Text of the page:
Interview w/ Gary Menin Sr. of Raptors Are The Solution Massachusetts


We recently spoke with Gary Menin Sr. the head of the Massachusetts chapter of Raptors Are The Solution (R.A.T.S.). Gary discusses his fascination with birds of prey, why they are so vital to our eco-system, and how rodenticides have impacted their populations. Additionally, Gary discusses some key initiatives and how people can get involved! 



AT:
Why don't you start off by telling us a bit about yourself, Raptors Are The Solution and your current role there?

GM:
I'm a retired environmental compliance manager for General Electric, and I also, when I did retire, I taught physics for a couple of years. I've always had an interest in nature, ecology, bird watching, and birds of prey specifically, because I found them so inspiring, you know. They're dramatic, powerful, elegant, they're intense. But it wasn't until recently, when I was over at my daughter's house because I was babysitting my grandchildren, and I found some rat poison in her home at the entryway. And I knew it wasn't good. Didn't like that idea. It was especially kind of problematic for me and for them, because both my daughter and son-in-law are very heavily into organic things. Everything we buy has to be organic. And I said, "This is a dichotomy," my daughter's name is Jennifer, and I said, "You shouldn't be using this." I was first concerned about their dog, and my grandchildren, of course, that they might get into it accidentally.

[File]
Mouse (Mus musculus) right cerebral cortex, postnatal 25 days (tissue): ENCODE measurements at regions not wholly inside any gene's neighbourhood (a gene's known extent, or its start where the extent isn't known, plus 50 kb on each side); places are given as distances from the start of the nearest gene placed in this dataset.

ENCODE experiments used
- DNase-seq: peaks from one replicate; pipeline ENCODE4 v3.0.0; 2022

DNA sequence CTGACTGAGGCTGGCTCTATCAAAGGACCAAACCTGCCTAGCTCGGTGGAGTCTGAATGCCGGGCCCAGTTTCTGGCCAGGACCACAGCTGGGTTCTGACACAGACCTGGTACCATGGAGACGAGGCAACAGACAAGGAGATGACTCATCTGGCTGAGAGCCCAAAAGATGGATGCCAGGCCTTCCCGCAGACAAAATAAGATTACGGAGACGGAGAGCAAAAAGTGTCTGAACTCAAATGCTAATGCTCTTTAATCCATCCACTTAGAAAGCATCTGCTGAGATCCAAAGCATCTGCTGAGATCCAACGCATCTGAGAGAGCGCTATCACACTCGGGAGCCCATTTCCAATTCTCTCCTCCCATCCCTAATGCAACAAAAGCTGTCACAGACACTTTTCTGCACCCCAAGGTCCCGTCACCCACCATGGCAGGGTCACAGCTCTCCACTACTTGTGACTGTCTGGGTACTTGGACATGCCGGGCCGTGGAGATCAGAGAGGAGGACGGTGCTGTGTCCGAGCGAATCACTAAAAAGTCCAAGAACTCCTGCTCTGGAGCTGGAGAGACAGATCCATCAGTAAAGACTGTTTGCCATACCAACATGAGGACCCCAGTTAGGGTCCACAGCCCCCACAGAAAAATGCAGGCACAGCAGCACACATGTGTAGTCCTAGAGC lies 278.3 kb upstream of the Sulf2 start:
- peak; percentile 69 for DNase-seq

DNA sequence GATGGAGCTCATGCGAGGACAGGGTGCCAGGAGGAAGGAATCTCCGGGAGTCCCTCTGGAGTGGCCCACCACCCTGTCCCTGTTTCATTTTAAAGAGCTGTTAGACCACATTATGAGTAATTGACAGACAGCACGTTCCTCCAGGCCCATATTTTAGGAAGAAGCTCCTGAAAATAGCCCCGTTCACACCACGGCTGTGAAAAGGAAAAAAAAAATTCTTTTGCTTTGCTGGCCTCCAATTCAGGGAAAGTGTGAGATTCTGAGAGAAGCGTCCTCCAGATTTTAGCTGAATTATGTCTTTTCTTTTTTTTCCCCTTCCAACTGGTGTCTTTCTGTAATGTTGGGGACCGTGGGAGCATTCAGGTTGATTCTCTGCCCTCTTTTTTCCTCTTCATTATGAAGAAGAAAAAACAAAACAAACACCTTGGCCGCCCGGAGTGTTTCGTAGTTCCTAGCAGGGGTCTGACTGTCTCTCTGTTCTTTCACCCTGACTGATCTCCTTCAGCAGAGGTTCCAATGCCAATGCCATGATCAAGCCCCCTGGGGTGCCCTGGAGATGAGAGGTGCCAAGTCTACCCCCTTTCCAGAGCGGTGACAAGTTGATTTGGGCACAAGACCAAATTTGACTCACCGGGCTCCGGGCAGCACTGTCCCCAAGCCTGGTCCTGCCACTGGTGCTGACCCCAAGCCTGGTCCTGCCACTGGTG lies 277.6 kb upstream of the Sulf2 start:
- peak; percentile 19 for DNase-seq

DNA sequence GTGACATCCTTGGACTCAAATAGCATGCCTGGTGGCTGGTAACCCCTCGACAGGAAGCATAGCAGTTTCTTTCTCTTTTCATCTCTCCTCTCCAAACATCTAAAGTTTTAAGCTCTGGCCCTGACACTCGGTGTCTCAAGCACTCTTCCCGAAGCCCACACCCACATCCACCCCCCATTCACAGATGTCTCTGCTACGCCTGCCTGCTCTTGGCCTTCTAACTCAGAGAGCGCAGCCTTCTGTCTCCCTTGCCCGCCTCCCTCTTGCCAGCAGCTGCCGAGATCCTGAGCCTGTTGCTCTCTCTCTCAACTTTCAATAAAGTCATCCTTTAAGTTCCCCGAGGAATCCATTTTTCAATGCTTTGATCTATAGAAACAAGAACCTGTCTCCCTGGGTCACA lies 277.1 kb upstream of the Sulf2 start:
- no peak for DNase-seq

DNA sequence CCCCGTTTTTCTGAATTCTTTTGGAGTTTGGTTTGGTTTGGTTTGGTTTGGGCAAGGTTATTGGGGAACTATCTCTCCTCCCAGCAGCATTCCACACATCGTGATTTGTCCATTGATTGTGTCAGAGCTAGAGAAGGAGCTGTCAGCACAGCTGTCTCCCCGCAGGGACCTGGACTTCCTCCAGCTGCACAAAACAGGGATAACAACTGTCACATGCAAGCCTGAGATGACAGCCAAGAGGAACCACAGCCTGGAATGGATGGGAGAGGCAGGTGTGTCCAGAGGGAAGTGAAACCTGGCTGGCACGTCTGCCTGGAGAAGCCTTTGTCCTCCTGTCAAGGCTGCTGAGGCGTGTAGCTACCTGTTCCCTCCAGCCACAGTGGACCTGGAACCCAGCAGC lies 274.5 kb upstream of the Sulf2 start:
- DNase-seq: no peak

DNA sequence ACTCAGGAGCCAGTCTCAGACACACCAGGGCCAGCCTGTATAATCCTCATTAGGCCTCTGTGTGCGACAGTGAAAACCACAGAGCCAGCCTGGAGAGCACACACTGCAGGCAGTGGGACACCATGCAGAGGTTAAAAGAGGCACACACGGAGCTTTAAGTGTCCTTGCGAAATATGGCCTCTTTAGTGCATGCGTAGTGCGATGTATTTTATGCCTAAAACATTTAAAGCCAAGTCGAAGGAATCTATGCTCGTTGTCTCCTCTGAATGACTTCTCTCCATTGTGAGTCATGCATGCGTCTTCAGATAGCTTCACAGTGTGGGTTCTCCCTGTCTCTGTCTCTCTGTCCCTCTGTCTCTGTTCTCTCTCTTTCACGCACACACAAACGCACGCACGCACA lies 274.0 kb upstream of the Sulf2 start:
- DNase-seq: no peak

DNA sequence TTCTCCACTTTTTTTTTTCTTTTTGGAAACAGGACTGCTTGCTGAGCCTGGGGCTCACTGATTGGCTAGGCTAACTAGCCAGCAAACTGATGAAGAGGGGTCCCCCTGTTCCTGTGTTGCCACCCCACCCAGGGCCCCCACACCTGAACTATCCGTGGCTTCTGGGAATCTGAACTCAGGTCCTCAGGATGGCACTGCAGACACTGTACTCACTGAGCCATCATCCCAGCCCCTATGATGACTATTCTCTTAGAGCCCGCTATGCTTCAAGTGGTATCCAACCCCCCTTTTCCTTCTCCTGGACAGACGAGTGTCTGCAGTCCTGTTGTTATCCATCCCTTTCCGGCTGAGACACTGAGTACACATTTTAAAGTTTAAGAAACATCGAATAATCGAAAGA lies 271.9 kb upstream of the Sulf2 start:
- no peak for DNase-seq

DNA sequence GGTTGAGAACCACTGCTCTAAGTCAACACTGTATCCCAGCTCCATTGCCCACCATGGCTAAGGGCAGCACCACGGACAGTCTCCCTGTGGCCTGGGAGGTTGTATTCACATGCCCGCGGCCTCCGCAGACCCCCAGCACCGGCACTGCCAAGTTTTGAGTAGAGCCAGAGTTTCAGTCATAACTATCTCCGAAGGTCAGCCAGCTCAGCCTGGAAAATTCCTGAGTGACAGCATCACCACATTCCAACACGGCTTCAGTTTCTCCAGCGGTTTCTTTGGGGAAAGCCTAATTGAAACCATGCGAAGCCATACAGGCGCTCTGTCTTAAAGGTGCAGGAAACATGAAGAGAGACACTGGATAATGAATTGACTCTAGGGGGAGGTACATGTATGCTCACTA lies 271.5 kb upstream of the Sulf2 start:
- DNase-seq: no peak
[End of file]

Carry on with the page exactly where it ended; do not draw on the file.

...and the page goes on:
GM:
And then, I started doing some research. And I came across an article by Ted Williams, who's an environmental writer, not the baseball player, who was writing for National Audubon. And he was writing about an article where he was working with a Dr. Maureen Murray of Tufts Wildlife Clinic in Grafton, Massachusetts. And she was reviewing autopsy photos of raptors that have succumbed to anticoagulant rodenticide poisoning. And it was just a heart-wrenching essay. And it really got me bothered.